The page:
Blogs | Rating Oslo a 6.9 Out of 10
I’m coming to the end of my first semester here in Oslo, and therefore I feel obliged to offer a retrospective evaluation. I’d give it like a 6.9 out of 10. A somewhat low score, yet considering my expectation was probably around a 4, it’s been better than I expected. I’ve been here four months, which has often felt like 3 months too long. Being here a year’s gonna be sick.
It’s exam period, which means moving becomes a problem for future Ruby. I am usually neurotic about exam back in Leeds, even though for English Lit, the time you spend studying isn’t actually directly proportional to how well you do (I’ll never forgive you, Keats). Yet on a year abroad, nothing counts, and all I have to do is pass. Thus ensues an eternal struggle between my ego and my laziness.
‘You know you don’t like feeling stupid, right? Do some work’
‘But hey…we haven’t watched that new episode of Homeland yet, it’s not like the exams matter or anything’
‘Paradise Lost is just waiting to get dominated by your superior analysis skills, Ruby’
‘Moving is for quitters’
Also amidst the exam joy, is that other kind of seasonal joy: Christmas. Norwegians bloody love it. Everything in the supermarket gets prefixed with ‘jule’. Like pate? try Christmas pate! Like fizzy drinks? Try Christmas fizzy drinks! Like eggs? Try Christmas eggs! Have exactly the same egg. For £1 more. Now that’s a PR scheme if I ever saw one.
They also find innovative ways to consume meat at this festive time, considering that they eat meat pretty consistently throughout the year anyway (Norway is one of the highest consumers of meat in the whole of Europe. Don’t come here if you’re vegetarian.) They have this festive dish called pinnekjøtt – which translate directly to the alluring title of ‘stick meat’. Essentially, it’s dry smoked old mutton, which you then rehydrate for 13 hours in water, steam/smoke with ‘sticks’ and then roast dry. It is then served, in the true Norwegian style, with two carbs and no veg. For someone whose only meat tends to be the chicken flavouring in a pack of instant noodles, it’s actually pretty nice to eat actual, albeit it, weird, bits of meat. Other Christmas traditions involve pepperkaker, the greatest biscuit known to mankind, also known as gingerbread. OH and Christmas beer. And Terry’s Chocolate Orange that isn’t Terry’s anymore but probably Olaf’s or Bjørn’s.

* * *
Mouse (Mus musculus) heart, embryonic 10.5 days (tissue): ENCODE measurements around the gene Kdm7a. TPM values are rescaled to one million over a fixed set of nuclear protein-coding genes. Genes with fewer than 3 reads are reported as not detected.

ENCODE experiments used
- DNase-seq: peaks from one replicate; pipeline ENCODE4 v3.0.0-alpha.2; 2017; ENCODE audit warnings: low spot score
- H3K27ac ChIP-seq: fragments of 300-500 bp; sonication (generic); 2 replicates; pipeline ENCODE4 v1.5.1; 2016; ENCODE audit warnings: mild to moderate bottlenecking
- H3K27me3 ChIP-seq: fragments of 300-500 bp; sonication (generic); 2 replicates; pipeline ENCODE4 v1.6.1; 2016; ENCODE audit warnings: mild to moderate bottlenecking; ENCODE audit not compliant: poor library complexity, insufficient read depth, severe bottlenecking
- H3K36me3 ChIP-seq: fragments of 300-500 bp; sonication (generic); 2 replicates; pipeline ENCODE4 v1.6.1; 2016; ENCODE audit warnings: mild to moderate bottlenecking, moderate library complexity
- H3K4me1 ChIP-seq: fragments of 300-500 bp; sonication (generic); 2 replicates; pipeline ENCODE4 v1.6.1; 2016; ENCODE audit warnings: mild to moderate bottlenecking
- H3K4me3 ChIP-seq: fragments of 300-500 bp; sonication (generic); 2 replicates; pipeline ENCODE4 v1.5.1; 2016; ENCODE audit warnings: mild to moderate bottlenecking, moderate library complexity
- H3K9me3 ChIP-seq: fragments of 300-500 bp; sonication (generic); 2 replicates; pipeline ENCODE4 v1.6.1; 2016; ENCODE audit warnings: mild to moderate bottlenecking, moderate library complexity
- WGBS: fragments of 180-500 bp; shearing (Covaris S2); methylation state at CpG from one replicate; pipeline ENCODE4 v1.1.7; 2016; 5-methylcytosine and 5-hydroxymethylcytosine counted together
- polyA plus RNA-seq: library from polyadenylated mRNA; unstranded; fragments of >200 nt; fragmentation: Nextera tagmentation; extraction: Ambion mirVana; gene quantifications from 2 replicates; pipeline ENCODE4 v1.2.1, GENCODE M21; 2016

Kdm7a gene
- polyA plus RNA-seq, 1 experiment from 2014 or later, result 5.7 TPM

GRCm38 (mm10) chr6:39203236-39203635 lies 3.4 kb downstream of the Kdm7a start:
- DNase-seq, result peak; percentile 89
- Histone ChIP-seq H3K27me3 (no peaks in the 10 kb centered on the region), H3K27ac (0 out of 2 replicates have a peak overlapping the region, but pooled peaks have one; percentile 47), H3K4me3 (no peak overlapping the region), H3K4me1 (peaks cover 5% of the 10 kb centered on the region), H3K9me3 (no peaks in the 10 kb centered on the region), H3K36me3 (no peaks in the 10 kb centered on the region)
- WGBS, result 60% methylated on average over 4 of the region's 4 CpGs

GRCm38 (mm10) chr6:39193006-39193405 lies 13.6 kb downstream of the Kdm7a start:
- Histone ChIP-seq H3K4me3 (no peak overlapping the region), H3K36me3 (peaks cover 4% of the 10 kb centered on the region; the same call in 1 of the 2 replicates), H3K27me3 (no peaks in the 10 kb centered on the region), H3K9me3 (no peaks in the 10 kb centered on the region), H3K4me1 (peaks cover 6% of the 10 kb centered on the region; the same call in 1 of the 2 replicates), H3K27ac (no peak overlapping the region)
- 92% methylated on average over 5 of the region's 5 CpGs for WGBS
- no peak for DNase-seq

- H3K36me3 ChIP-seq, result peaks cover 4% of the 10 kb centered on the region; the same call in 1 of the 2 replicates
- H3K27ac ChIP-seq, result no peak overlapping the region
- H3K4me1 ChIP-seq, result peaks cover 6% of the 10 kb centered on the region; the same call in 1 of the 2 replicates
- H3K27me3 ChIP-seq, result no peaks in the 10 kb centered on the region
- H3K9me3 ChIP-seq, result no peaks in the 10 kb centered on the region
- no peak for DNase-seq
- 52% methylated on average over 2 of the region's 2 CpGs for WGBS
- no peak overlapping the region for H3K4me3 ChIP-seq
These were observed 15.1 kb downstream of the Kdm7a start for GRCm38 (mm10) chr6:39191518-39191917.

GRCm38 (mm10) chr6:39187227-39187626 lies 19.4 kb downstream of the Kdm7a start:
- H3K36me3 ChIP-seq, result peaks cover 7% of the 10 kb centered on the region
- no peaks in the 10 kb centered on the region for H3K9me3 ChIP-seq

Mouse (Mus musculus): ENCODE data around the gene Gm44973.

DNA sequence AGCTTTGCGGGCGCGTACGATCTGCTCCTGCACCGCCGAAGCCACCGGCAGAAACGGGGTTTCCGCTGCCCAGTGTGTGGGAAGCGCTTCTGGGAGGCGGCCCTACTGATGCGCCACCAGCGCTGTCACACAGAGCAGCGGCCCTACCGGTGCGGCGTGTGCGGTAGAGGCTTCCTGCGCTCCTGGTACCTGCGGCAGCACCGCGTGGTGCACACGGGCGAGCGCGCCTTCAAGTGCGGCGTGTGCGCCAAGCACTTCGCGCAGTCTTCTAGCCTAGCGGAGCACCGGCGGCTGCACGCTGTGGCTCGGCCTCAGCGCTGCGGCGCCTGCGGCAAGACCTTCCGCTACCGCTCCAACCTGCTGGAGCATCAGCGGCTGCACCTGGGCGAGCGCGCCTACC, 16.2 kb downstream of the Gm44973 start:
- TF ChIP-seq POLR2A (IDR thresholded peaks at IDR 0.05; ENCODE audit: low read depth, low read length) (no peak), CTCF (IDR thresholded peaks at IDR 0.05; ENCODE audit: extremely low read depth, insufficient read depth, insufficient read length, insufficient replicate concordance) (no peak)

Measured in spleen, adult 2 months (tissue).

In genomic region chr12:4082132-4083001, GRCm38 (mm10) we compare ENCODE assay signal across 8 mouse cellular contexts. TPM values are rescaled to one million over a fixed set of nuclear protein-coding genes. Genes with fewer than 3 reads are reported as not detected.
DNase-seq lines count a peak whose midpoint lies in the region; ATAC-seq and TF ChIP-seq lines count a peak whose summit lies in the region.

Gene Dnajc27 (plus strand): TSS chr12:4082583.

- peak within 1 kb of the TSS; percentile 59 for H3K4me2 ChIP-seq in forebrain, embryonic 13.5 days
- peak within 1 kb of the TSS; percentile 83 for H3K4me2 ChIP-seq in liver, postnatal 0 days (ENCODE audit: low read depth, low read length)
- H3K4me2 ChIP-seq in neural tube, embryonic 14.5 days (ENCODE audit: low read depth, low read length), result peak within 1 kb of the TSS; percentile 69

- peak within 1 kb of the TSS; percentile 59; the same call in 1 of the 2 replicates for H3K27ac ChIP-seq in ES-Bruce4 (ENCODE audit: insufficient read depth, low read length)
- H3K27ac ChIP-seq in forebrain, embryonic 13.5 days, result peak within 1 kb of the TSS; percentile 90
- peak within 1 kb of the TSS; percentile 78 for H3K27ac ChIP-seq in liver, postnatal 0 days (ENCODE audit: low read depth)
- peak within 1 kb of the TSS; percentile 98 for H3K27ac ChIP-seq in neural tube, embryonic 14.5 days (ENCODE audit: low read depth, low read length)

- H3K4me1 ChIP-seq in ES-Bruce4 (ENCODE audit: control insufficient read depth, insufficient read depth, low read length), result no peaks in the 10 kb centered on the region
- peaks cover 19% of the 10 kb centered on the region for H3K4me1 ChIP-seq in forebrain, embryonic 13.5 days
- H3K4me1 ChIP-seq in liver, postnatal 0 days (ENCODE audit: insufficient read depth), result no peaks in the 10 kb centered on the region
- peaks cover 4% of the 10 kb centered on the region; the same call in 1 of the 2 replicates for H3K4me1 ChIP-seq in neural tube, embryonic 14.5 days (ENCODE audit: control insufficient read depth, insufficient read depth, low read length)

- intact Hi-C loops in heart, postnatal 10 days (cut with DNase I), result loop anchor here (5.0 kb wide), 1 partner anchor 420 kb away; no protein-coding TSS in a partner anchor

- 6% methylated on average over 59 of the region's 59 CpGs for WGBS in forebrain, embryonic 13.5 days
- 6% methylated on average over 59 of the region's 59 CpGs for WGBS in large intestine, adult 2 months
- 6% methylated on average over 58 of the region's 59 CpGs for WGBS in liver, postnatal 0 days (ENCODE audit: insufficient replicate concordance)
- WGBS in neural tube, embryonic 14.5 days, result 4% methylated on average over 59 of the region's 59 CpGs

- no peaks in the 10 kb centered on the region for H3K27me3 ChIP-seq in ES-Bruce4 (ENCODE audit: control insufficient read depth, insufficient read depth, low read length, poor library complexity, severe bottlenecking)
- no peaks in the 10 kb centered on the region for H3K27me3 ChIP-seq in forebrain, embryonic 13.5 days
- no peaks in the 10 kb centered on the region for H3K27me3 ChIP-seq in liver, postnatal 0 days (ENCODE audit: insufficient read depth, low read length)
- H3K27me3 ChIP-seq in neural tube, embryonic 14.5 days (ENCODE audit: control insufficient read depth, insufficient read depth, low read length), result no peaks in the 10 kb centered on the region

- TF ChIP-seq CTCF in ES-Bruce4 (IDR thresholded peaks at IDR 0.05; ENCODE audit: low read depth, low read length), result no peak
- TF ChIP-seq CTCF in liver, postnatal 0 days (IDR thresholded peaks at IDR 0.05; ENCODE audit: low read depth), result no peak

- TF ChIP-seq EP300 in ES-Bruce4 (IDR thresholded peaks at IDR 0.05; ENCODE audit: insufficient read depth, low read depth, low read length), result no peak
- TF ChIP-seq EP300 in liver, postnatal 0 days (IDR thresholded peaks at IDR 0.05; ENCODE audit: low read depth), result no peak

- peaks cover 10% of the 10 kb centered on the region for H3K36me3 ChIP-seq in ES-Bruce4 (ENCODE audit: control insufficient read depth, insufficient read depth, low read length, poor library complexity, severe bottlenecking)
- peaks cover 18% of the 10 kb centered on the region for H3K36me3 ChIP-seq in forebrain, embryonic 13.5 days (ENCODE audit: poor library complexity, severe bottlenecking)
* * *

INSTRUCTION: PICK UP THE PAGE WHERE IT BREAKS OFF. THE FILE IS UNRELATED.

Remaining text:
Norway also does this thing where it snows before Christmas, and it’s like normal, white, not shit snow. This is actually the first time I’ve ever seen snow before Christmas, and it is even more exciting than I could have ever imagined. I don’t know if you’ve ever seen snow, but it’s really fun, and white and everyone feels happy when they see it. I love snow.
I am yet to actually walk out into the -5 snowy outdoors…but hey, from the warm distance of my badly insulated student room, it looks like the physical manifestation of pure icy joy.